“Elon Musk also started by converting existing cars into electric vehicles. In the meantime, that has become a billion dollar company,” says Brandon van Schaik, co-founder of Falcon Electric Aviation. “We want to do that with airplanes.” Tesla is thereby a great example for the students.
“We sat down with a few friends two years ago and talked about the energy transition. All kinds of sustainable solutions are already being thought up for cars and buses, but not so much for airplanes and boats,” Van Schaik explains. “That’s why we started looking at the possibilities for airplanes.” The students soon found out that designing and certifying a new type of aircraft costs a lot of time and money. “We don’t have that time anymore. We must work towards a more sustainable world right now,” he asserts. That is why they have looked into the possibilities of converting existing aircraft.
Brandon van Schaik (master's student of Sustainable Energy Technology and holder of a Bachelor's in Applied Physics) and Jelle Visscher (master's student of Architecture and holder of a glider pilot qualification) are two of the three founders of FEA. Falcon has been an official student team since September 2020.
Van Schaik (middle in the main photo) is the team manager of the sixteen members who between them have seven different nationalities. This is symbolized by the flags on the Falcon's tail section.
Visscher (left in the main photo) is the design manager whose other roles include managing the implementation of the batteries in the electrical power train. On the right in the photo stands bachelor's student of Mechanical Engineering Boaz Broeren. He has been a team member for over a year now. “The ten hours a week that I devote to FEA are also good for my personal development. In addition, I think it is fantastic that we are pioneers in converting an existing aircraft.”
A few years ago Van Schaik was not yet interested in aircraft, although he does think flying is a convenient and quick mode of transport. “We are trying to lose the negative aspects of flying, like the environmental pollution. This can only be done step by step. For now, if flying schools were to make the switch to electric it would be financially viable, so that is what we are proposing.”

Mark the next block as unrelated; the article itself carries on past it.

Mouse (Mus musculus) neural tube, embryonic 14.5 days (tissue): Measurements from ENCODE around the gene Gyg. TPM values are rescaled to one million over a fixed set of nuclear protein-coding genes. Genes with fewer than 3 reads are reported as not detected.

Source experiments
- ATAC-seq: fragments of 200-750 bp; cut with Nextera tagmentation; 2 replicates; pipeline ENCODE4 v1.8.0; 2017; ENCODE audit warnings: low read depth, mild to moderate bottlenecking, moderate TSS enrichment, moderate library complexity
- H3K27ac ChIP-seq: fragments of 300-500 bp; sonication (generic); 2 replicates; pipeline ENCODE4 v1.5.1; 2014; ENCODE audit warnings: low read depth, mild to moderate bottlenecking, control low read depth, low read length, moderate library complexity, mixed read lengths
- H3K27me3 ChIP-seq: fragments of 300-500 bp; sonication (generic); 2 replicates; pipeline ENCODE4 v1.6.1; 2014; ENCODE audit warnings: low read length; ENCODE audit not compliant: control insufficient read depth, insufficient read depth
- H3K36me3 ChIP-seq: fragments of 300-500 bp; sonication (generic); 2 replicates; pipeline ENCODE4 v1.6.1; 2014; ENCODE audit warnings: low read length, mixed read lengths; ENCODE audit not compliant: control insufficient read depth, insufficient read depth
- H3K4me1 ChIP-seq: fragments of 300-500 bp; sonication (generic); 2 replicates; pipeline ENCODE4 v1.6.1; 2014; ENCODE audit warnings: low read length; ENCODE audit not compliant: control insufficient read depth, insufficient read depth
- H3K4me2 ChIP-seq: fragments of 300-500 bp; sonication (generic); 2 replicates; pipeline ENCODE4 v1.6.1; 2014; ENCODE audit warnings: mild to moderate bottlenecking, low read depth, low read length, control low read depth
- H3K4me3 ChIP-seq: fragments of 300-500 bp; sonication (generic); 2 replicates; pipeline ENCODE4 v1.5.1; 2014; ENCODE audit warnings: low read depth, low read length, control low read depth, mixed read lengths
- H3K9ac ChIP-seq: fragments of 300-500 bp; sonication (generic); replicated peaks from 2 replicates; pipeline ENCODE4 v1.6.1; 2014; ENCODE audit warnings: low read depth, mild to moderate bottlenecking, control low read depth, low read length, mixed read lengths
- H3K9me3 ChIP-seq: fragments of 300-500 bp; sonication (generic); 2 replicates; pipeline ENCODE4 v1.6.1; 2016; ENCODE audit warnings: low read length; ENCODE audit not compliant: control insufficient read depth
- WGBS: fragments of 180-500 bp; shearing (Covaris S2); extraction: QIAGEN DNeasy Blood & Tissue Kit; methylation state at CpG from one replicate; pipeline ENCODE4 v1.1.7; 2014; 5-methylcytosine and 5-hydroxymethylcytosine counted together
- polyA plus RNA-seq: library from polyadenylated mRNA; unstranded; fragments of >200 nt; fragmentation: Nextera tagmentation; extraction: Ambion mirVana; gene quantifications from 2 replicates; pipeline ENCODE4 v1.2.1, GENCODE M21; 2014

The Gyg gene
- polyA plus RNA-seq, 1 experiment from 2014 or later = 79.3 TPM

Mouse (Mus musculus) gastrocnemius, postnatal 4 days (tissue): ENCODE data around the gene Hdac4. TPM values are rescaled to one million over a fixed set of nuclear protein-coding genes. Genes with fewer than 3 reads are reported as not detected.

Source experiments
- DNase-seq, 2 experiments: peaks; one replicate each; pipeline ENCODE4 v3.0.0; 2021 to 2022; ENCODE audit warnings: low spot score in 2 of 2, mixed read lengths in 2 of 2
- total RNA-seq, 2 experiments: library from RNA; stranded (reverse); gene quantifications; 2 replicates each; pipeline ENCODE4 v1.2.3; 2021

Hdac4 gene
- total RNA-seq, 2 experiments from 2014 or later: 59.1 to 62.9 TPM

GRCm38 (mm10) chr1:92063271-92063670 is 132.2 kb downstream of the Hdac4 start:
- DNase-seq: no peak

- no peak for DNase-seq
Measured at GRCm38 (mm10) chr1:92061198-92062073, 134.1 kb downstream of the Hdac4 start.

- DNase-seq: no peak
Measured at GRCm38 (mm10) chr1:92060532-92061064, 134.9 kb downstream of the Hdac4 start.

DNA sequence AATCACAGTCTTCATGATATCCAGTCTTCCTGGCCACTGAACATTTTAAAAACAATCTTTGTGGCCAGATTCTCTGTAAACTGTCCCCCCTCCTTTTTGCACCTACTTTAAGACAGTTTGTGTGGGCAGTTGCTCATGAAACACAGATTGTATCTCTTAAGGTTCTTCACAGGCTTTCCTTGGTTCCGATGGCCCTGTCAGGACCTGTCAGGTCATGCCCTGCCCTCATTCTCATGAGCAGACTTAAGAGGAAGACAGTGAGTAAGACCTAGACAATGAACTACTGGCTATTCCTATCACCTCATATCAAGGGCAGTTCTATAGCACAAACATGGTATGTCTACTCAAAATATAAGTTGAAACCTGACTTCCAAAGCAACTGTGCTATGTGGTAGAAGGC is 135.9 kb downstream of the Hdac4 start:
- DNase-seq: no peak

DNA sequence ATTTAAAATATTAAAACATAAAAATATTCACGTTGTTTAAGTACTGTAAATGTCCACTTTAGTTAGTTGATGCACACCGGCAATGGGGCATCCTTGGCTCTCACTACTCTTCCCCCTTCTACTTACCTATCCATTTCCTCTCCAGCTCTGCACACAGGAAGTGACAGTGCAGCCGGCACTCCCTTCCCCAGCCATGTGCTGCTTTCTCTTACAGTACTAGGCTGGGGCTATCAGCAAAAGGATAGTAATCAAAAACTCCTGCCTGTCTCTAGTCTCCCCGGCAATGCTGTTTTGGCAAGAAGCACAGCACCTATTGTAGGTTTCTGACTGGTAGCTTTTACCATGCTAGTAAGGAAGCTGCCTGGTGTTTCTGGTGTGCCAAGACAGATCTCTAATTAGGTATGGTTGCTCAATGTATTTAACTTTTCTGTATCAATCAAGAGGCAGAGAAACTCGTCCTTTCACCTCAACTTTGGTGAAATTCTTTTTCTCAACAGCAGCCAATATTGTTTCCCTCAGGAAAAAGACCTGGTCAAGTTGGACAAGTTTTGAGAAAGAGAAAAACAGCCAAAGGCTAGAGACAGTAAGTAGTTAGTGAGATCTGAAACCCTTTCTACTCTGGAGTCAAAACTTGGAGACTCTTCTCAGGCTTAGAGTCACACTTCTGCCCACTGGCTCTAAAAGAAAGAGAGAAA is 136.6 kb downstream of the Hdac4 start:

Proof of feasibility
The first converted airplane should be ready in just over six months. “We received a subsidy from the Eindhoven Metropolitan Region. With this, we were able to demonstrate the technical and financial feasibility,” says Van Schaik. Converting an actual airplane was the best way to do this according to the student. “We are working closely with Kempen Airport in Budel in order to do this. They are also extremely interested in our project.”
But batteries are far too heavy to fly with, aren’t they? “Yes, it probably wouldn’t work for a Boeing 747 with 200 passengers flying to America. In any case, that still requires a lot more development,” Van Schaik admits. “But it works well on shorter flights for aircraft with room for up to twenty passengers.” The first plane that the students are going to convert into an electric plane is a Cessna 150, a two-seater plane. “We have noticed that flight schools, for example, are interested in our technology. They use these small planes a lot,” he adds. “A plane is always back on the ground after an hour’s lesson. So recharging is not an issue.”
The Cessna, with its old-fashioned combustion engine, was flown over to the Netherlands in March from Lydd in Great Britain. This original engine fills the entire nose of the two-seater. The electrically powered engine will be no bigger than the front wheel. At the Dutch Environment and Transport Inspectorate, which issues license plates for aircraft, the Cessna is now registered as PH-TUE.
A training plane is an ideal vehicle for FEA. “In Europe a million flying hours are clocked up every year as people train to become pilots,” explains Van Schaik. “This involves the emission of the same number of kilos of CO2 as are captured by a thousand square kilometers of forest. This would cover an area half the size of Luxemburg! For the rest, our aircraft has no nitrogen emissions and in terms of its fuel and maintenance, it is twenty times cheaper than a standard two-seater.”